First Fashion Setters Award Show Takes a Bow

With colorful, celebratory touchdown dances, Terrell Owens made headlines during his NFL career.

But when he received the inaugural Fashion Setters award on March 8 at the Beverly Wilshire Hotel in Beverly Hills, Calif., it was a runway he made his way down. He also gave a preview of his upcoming performance lifestyle line Prototype 81. “It’s sports luxury,” Owens said of the four preview pieces from his new brand. They are marked by bold prints and athletic silhouettes such as shorts, leggings and hoodies. Next up, more lifestyle looks, he said.

During the evening, more than 10 fashion designers and brands later took the runway at the event, which was a fundraiser for Spirituality for Kids International Inc. and The Kabbalah Children’s Academy, nonprofits associated with The Kabbalah Centre.

Taking the stage were established designers and brands from Elie Tahari, Romeo + Juliet Couture and Denise Focil of AS by DF and ASTARS to “Project Runway” alums Amanda Valentine, Daniel Esquivel and Melissa Fleis to emerging designers and brands. On the heels of the Academy Awards, where “Moonlight” writer Tarell Alvin McCraney wore a GROOM-brand tuxedo to accept an Oscar, GROOM designer Octavius Terry-Sims displayed 12 looks, which included silhouettes such as overalls and jumpsuits. ”We’re trying to be the Vera Wang of men’s tuxedos,” Terry-Sims said.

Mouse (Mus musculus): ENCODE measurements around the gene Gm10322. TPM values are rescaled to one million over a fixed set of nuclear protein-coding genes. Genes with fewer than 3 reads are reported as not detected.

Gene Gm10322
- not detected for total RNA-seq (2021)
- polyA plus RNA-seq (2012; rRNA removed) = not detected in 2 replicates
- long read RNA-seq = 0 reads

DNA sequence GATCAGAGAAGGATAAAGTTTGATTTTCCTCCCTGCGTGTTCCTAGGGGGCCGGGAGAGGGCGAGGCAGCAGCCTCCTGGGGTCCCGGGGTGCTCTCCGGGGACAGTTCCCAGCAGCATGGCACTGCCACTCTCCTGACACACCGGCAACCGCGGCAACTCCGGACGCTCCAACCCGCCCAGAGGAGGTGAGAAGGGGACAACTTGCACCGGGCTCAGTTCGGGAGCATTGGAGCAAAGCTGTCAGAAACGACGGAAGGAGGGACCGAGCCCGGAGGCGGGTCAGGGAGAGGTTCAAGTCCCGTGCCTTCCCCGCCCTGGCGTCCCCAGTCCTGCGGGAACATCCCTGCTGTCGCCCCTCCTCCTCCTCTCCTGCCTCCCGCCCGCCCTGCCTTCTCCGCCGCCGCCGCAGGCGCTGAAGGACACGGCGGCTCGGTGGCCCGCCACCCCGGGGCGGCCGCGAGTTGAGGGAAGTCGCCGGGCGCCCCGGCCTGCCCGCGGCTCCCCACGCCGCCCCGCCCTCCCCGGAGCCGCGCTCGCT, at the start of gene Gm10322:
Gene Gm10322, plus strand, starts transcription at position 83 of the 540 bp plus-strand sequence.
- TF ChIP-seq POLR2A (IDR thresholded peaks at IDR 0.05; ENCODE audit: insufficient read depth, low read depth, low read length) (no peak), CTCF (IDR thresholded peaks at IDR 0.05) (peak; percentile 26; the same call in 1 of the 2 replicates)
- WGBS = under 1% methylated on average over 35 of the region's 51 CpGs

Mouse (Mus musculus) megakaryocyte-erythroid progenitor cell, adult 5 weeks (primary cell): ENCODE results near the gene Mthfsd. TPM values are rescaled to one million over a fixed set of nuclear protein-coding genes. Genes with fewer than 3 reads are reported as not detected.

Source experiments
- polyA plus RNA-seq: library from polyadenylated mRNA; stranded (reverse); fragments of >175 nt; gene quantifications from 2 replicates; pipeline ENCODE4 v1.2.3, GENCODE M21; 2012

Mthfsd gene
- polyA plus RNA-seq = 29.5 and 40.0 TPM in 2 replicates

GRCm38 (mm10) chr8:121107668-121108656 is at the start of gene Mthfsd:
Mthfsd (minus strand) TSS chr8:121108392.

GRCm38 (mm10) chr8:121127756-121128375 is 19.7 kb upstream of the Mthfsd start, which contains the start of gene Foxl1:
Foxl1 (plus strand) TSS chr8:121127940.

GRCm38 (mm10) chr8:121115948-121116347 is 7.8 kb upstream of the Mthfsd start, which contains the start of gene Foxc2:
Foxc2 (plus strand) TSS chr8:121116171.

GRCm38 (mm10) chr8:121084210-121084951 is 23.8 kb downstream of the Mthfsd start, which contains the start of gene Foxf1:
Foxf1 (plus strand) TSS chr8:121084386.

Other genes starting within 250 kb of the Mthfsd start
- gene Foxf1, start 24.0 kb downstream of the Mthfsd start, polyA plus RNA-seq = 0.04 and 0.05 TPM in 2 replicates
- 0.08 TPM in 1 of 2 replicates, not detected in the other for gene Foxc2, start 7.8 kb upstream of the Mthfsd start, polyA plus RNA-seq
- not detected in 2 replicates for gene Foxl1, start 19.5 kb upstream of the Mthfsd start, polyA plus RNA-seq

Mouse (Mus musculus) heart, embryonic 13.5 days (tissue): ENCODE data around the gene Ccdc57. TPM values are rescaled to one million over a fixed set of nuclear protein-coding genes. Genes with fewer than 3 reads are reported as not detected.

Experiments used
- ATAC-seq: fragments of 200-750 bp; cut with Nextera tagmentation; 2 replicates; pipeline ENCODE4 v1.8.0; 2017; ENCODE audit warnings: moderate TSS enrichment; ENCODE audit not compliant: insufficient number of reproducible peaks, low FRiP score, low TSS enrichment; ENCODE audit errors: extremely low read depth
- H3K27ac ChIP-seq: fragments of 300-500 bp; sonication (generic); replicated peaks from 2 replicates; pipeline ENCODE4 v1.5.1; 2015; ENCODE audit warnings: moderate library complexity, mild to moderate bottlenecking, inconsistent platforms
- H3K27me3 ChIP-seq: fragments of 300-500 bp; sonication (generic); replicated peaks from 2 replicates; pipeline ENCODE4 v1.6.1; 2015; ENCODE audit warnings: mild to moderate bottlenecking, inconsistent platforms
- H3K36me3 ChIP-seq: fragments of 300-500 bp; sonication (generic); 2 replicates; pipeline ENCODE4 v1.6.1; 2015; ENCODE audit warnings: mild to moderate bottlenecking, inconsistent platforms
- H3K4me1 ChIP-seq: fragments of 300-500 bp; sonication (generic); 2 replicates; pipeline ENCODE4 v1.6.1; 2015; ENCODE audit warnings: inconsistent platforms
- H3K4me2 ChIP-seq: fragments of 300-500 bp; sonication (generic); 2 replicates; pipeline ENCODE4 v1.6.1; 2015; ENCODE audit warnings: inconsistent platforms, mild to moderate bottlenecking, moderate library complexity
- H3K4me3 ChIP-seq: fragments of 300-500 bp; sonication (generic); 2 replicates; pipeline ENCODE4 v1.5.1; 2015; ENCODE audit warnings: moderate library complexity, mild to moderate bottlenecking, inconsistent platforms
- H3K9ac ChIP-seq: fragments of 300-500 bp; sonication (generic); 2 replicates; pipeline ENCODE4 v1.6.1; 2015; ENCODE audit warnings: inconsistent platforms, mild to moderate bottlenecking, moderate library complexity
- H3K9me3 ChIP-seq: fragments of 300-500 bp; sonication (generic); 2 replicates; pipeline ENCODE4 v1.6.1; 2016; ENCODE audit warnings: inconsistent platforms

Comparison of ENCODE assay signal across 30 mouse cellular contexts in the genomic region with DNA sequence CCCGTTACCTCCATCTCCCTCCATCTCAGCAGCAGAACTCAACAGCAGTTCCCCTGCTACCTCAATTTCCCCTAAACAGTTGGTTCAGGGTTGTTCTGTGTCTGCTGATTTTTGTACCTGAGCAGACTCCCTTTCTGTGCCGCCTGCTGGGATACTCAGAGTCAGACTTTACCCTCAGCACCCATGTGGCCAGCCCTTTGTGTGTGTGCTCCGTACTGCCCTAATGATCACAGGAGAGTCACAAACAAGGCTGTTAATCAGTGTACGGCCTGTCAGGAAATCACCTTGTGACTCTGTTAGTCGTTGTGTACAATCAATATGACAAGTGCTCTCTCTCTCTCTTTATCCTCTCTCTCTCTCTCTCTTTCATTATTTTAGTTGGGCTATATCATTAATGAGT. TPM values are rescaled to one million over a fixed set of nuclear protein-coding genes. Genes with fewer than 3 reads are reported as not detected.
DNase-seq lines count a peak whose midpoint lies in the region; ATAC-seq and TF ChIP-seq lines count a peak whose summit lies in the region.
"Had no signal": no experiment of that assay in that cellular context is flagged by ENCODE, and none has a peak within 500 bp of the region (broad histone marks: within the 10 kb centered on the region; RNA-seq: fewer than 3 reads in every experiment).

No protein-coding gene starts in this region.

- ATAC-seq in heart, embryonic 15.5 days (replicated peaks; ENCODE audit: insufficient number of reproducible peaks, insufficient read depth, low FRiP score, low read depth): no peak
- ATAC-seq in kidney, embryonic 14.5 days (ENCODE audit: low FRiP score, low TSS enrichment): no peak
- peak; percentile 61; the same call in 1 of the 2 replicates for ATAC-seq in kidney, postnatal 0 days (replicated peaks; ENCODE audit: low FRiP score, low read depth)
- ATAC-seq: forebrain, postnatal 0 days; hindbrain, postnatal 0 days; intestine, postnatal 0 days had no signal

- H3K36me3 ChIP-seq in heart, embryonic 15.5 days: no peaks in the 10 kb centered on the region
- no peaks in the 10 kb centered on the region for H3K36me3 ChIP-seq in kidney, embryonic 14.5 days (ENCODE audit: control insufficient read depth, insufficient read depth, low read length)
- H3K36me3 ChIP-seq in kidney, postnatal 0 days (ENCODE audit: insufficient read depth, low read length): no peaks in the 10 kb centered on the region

Focil showed 12 looks from AS by DF and ASTARS. Looks included lightweight suede and leather jackets meant for summer. Another look was a marigold-colored suede dress. Also taking the stage was the brand Colunga London and Jhoanna Alba of Alba Bespoke Clothing. Taking the stage wearing Alba were NFL stars Robert Griffith, who played for theMinnesota Vikings; Bobby Wagner of the Seattle Seahawks; William Hayes of the Los Angeles Rams; Dee Ford of the Kansas City Chiefs; and Orlando Scandrick of the Dallas Cowboys.

During the night, comedian Eddie Griffin joked about the Trump administration during a stand-up comedy section. Esquivel’s styles also had a political dimension. Some dresses and jackets in his show bore the slogan “Resist.”